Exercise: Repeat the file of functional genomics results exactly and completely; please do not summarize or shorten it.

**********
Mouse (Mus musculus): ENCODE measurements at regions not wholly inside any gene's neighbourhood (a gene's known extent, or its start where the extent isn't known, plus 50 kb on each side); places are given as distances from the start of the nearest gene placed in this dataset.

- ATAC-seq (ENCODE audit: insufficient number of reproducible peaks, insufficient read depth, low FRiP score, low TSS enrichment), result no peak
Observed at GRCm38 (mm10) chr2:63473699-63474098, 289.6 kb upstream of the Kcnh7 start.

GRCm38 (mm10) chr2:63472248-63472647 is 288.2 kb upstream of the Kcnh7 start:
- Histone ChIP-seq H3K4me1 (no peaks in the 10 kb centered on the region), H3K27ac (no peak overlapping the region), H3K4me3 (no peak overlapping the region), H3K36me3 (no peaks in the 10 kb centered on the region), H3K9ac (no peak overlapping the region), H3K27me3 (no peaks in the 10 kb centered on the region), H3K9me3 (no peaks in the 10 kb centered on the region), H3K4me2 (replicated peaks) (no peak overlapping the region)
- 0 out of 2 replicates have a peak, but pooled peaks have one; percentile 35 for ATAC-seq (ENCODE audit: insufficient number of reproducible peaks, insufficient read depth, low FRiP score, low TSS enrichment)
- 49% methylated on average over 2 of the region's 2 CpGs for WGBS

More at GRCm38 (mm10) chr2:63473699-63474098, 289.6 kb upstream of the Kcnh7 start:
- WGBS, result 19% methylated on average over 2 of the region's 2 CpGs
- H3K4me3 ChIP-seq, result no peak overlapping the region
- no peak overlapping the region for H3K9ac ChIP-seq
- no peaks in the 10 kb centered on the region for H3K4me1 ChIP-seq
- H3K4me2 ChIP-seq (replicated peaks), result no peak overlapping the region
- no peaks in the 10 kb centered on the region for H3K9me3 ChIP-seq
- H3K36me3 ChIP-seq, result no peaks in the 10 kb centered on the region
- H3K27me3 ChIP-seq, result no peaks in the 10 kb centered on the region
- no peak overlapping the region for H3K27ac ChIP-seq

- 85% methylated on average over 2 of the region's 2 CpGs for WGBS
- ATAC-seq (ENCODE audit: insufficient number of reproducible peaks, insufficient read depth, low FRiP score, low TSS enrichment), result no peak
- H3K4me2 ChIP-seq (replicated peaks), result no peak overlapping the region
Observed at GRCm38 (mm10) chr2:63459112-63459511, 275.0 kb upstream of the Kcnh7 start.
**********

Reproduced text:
Mouse (Mus musculus): ENCODE measurements at regions not wholly inside any gene's neighbourhood (a gene's known extent, or its start where the extent isn't known, plus 50 kb on each side); places are given as distances from the start of the nearest gene placed in this dataset.

- ATAC-seq (ENCODE audit: insufficient number of reproducible peaks, insufficient read depth, low FRiP score, low TSS enrichment), result no peak
Observed at GRCm38 (mm10) chr2:63473699-63474098, 289.6 kb upstream of the Kcnh7 start.

GRCm38 (mm10) chr2:63472248-63472647 is 288.2 kb upstream of the Kcnh7 start:
- Histone ChIP-seq H3K4me1 (no peaks in the 10 kb centered on the region), H3K27ac (no peak overlapping the region), H3K4me3 (no peak overlapping the region), H3K36me3 (no peaks in the 10 kb centered on the region), H3K9ac (no peak overlapping the region), H3K27me3 (no peaks in the 10 kb centered on the region), H3K9me3 (no peaks in the 10 kb centered on the region), H3K4me2 (replicated peaks) (no peak overlapping the region)
- 0 out of 2 replicates have a peak, but pooled peaks have one; percentile 35 for ATAC-seq (ENCODE audit: insufficient number of reproducible peaks, insufficient read depth, low FRiP score, low TSS enrichment)
- 49% methylated on average over 2 of the region's 2 CpGs for WGBS

More at GRCm38 (mm10) chr2:63473699-63474098, 289.6 kb upstream of the Kcnh7 start:
- WGBS, result 19% methylated on average over 2 of the region's 2 CpGs
- H3K4me3 ChIP-seq, result no peak overlapping the region
- no peak overlapping the region for H3K9ac ChIP-seq
- no peaks in the 10 kb centered on the region for H3K4me1 ChIP-seq
- H3K4me2 ChIP-seq (replicated peaks), result no peak overlapping the region
- no peaks in the 10 kb centered on the region for H3K9me3 ChIP-seq
- H3K36me3 ChIP-seq, result no peaks in the 10 kb centered on the region
- H3K27me3 ChIP-seq, result no peaks in the 10 kb centered on the region
- no peak overlapping the region for H3K27ac ChIP-seq

- 85% methylated on average over 2 of the region's 2 CpGs for WGBS
- ATAC-seq (ENCODE audit: insufficient number of reproducible peaks, insufficient read depth, low FRiP score, low TSS enrichment), result no peak
- H3K4me2 ChIP-seq (replicated peaks), result no peak overlapping the region
Observed at GRCm38 (mm10) chr2:63459112-63459511, 275.0 kb upstream of the Kcnh7 start.